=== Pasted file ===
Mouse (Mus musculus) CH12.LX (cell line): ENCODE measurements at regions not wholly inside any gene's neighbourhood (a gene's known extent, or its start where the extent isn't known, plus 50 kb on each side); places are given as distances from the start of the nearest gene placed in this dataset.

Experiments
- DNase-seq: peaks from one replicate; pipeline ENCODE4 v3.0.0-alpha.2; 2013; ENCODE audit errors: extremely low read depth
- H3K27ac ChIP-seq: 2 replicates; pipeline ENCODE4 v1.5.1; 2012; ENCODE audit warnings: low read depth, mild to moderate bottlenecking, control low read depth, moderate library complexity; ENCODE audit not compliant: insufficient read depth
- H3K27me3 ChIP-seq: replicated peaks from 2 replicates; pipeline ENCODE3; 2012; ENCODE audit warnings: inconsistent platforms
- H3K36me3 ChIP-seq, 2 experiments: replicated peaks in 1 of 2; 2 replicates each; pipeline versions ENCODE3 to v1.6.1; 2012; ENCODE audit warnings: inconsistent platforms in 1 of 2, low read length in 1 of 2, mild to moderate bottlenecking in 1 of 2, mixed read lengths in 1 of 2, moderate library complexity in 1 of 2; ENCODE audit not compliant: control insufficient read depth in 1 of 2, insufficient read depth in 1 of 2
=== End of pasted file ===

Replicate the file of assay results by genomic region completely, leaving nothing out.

Mouse (Mus musculus) CH12.LX (cell line): ENCODE measurements at regions not wholly inside any gene's neighbourhood (a gene's known extent, or its start where the extent isn't known, plus 50 kb on each side); places are given as distances from the start of the nearest gene placed in this dataset.

Experiments
- DNase-seq: peaks from one replicate; pipeline ENCODE4 v3.0.0-alpha.2; 2013; ENCODE audit errors: extremely low read depth
- H3K27ac ChIP-seq: 2 replicates; pipeline ENCODE4 v1.5.1; 2012; ENCODE audit warnings: low read depth, mild to moderate bottlenecking, control low read depth, moderate library complexity; ENCODE audit not compliant: insufficient read depth
- H3K27me3 ChIP-seq: replicated peaks from 2 replicates; pipeline ENCODE3; 2012; ENCODE audit warnings: inconsistent platforms
- H3K36me3 ChIP-seq, 2 experiments: replicated peaks in 1 of 2; 2 replicates each; pipeline versions ENCODE3 to v1.6.1; 2012; ENCODE audit warnings: inconsistent platforms in 1 of 2, low read length in 1 of 2, mild to moderate bottlenecking in 1 of 2, mixed read lengths in 1 of 2, moderate library complexity in 1 of 2; ENCODE audit not compliant: control insufficient read depth in 1 of 2, insufficient read depth in 1 of 2